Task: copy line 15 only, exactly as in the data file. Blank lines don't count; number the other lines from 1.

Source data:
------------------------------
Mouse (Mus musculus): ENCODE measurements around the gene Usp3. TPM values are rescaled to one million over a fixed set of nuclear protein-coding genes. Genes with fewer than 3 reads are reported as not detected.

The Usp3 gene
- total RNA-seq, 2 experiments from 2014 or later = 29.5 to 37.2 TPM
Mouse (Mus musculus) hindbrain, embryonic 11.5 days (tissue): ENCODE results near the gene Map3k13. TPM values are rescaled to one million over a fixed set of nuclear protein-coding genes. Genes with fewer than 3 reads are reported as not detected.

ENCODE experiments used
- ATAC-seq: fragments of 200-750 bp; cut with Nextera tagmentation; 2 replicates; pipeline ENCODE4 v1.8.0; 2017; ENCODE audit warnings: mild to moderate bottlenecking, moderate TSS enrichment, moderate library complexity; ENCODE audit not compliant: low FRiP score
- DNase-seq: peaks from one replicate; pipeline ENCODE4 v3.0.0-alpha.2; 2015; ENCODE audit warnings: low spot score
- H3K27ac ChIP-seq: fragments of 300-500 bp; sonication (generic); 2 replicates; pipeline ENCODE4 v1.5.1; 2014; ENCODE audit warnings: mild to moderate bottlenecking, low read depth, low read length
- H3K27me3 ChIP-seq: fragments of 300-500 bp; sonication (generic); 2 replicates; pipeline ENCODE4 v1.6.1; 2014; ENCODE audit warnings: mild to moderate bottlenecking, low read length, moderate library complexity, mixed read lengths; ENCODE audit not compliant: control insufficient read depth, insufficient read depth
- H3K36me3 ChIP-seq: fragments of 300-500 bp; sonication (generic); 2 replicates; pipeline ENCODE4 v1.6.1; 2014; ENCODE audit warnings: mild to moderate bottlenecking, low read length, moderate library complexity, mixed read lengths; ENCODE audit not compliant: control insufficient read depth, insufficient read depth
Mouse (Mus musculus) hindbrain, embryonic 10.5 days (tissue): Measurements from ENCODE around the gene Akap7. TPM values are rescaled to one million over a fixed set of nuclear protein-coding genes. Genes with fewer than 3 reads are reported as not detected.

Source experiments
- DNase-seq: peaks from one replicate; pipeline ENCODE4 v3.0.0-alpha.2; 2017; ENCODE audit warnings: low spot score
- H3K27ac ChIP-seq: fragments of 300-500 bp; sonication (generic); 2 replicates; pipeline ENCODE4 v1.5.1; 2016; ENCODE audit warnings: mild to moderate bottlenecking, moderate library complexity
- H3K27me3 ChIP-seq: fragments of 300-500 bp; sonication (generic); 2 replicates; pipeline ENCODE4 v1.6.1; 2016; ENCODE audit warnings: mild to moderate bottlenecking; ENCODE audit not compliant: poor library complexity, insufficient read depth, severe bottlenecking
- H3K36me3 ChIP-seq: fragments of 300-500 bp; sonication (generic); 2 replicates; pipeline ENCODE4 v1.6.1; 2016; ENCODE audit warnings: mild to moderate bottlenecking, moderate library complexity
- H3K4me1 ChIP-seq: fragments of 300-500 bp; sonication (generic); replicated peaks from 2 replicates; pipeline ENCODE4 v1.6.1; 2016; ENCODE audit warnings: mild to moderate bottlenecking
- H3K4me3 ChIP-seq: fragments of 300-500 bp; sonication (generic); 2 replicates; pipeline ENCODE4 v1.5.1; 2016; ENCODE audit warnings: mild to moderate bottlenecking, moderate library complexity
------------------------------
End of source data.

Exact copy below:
- H3K27me3 ChIP-seq: fragments of 300-500 bp; sonication (generic); 2 replicates; pipeline ENCODE4 v1.6.1; 2016; ENCODE audit warnings: mild to moderate bottlenecking; ENCODE audit not compliant: poor library complexity, insufficient read depth, severe bottlenecking